So I have recently been moving into the world of Asian cuisine, and I recently learned that the Chinese use a cleaver as though it is a chef's knife. Apparently, it is a great multitasker but requires a completely different technique set to use properly. Where do I go to find out about this?

Update I should mention that I am already highly proffiecent with a chef's knife. I was mainly looking for what I need to learn from scratch and what will carry over.

  • Compared to a less tall knife, the leverage between your pinch grip spot and the edge is very different and more capricious. The fulcrum of that lever can effectively be your claw hand, the edge, or your pinch spot - and that can shift in interesting ways. I sometimes find it hard to really keep the blade straight if whatever is on the board tries to steer/deflect it. To put that in perspective, I am quite comfortable using single bevel knives which need some force and control to keep them cutting straight. Jan 20, 2018 at 9:10

5 Answers 5


I found an informative .pdf, image below. Also, youtube has videos.

Cook's Illustrated Sep/Oct 1997 pages 16-17 showing typical use of chinese vegetable and meat cleavers

Click on the image for a slightly easier to read version, but the PDF version is much clearer.

  • 4
    That PDF link is invalid or damaged. Do you have another source?
    – BobMcGee
    Jun 22, 2012 at 3:13
  • 2
    The downfall of link-only answers. This may have been amazing, but now that the link is broken, it is worthless.
    – SourDoh
    May 26, 2014 at 16:34
  • 1
    I've replaced the original link with an archive.org link. It'd still be best to actually provide content here, but I'm not going to edit in a whole answer.
    – Cascabel
    May 26, 2014 at 18:54

One important thing to keep in mind is that the blade always stays against the knuckles of your opposite hand to control it. That is true with all knives but I find it is especially important with a cleaver. (Well probably except when you are doing giant hacking moves, in which case your other hand should be nowhere in the vicinity).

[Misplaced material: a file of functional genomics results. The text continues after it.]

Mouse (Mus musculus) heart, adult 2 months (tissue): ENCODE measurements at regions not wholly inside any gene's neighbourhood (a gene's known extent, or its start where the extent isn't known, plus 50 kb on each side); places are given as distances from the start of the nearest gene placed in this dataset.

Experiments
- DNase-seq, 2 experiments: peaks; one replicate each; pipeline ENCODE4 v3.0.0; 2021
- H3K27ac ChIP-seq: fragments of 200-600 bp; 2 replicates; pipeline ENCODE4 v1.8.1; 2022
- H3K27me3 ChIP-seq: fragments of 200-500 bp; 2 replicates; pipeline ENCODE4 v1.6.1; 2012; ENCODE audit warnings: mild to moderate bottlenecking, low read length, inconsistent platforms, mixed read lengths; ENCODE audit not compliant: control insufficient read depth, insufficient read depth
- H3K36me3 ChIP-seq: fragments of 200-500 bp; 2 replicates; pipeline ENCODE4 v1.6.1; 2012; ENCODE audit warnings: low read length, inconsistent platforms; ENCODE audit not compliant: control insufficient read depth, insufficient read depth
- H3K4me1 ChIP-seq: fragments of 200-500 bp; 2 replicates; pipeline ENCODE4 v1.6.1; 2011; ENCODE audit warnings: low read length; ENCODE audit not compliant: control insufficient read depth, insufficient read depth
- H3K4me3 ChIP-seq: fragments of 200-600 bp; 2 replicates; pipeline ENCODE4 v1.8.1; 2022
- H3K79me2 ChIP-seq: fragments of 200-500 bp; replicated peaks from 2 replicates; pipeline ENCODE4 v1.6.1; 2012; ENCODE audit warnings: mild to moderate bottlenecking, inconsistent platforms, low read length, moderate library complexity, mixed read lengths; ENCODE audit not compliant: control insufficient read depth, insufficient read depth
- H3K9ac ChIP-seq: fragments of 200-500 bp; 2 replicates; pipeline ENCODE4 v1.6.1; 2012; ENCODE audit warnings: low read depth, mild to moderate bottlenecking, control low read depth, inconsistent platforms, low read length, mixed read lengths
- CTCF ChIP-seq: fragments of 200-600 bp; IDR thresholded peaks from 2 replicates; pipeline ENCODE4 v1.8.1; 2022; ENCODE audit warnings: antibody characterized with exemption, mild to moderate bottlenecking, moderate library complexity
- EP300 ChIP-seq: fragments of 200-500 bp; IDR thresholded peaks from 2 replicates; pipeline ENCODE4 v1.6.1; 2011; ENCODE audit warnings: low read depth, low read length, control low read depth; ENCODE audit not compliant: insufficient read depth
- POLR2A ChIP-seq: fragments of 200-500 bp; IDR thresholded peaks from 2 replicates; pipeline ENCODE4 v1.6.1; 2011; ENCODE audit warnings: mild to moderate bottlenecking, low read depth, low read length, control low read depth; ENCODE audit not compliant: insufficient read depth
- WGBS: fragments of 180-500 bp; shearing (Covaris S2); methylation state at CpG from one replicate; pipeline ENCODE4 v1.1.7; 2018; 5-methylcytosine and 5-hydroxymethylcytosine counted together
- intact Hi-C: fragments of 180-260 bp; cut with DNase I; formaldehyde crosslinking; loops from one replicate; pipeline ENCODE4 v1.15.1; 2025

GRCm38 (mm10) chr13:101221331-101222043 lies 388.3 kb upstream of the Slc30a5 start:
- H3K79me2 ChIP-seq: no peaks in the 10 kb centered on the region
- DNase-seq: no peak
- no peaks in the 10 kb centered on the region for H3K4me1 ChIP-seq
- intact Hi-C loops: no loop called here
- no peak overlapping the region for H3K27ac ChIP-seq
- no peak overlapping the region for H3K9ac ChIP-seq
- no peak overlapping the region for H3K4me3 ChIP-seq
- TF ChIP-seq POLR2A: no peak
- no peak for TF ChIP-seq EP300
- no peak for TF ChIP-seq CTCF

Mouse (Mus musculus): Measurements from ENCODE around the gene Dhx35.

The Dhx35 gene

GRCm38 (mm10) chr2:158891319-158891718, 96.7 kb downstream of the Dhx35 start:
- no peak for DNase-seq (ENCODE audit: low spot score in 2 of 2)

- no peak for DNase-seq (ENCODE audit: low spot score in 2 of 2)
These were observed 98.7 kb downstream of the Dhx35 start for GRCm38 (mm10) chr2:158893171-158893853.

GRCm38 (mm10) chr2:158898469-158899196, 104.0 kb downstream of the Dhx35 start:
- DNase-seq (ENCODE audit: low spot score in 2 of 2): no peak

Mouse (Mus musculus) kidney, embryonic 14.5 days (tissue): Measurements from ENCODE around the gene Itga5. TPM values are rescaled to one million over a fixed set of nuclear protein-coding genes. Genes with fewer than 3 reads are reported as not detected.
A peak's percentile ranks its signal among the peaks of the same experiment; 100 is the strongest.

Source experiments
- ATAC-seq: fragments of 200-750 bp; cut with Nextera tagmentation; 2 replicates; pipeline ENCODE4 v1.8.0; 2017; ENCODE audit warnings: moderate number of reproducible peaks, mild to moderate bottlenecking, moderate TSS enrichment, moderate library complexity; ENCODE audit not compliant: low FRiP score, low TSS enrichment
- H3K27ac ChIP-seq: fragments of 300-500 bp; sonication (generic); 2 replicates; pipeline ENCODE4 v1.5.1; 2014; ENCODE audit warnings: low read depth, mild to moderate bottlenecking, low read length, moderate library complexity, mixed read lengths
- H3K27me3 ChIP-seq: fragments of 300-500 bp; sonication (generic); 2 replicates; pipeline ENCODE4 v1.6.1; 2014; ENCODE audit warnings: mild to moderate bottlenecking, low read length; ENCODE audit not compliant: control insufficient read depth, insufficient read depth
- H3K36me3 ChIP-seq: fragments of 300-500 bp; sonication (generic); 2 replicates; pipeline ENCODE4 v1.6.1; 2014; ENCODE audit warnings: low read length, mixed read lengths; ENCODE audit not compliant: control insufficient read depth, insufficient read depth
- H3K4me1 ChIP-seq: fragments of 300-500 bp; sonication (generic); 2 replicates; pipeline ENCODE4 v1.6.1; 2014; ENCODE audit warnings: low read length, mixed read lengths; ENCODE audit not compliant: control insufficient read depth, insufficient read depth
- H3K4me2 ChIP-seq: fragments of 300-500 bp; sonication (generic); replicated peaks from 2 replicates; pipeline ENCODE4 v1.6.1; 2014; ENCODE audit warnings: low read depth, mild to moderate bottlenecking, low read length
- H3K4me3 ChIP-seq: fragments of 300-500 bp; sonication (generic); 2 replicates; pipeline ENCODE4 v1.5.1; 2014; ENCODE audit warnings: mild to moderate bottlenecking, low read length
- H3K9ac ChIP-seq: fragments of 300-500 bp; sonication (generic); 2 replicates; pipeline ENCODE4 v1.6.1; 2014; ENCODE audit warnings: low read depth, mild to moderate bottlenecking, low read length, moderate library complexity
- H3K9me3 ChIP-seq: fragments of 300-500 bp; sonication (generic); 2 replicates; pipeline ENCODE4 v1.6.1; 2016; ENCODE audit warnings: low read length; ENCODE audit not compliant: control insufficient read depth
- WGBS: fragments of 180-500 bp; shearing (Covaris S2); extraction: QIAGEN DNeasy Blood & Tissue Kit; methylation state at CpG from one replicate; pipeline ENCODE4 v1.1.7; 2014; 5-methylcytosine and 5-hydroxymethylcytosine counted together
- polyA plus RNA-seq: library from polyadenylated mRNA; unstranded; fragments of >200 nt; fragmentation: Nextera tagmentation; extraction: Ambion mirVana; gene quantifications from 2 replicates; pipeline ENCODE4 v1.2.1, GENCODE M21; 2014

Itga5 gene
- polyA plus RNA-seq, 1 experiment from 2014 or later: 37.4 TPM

One difference in chopping is that you are doing less rocking on the tip than you would with a chef's knife. The edge stays more parallel with the cutting board. You still want to maintain the forward sliding motion while the blade moves down.

I like using a light cleaver for veggies, and find that it works better than a chef's knife with a small cutting board.


I applaud you for going over the "dark side" of knives. I find many people are afraid of using the Chinese cleaver due to it's size, weight and shape. But if you just look at most Chinese trained cooks/chefs, they basically use this one knife to do most of their cutting/slicing/dicing/mincing/smashing and food transferring. It is really something to watch a very well trained Chinese chef use one of those cleavers. In short check out Youtube.com, and just type "chinese knife skills". First hit should be "discovering Chinese cuisine part 2-Culinary knife skills". Or type in "eat drink man woman opening scene". Either one of these are going to be an eye opening and very educational clips.

I would say that the difference and how it's used is dependent on knife shape. Most Chinese cleavers are going to be a basic rectangle with very little belly (knife's business/cutting edge). But some cleavers have quite a rounded belly, these are more suited to a western trained chef. One can still utilize the rocking motion. The more straight edged cleavers are more suited to the simultaneous chop-push method.

Chop-push is raising the cleaver up and slightly back towards yourself. Then the opposite when cutting, which is down and slightly away from you. This gives you that melodic thudding sound when cutting. This method is used for most cutting, as it is a quick and efficient stroke. If you have a very sharp and heavy cleaver, you might be able to get away with just straight up and down cutting motion.

Another method is the pull back or as I call it the dragging method of cutting. This is used for cutting very tall/high/long things (large daikon radish or long pieces of meat). Have the tip of the cleaver on the cutting board and raise the cleaver's handle so that back or the middle portion of the blade is higher than what you are cutting. Then simply drag the cleaver backwards through the food until it cuts it. The weight of the cleaver is usually enough to cut the food, if it's sharp. This method also keeps the food shape with minimal deformation.

But good luck with your chinese cleaver. Have fun and don't cut yourself too much.


Practice! In addition to watching videos, reading textbooks, etc... I would just recommend to use it often. Make sure you have a nice, heavy cutting board, too.

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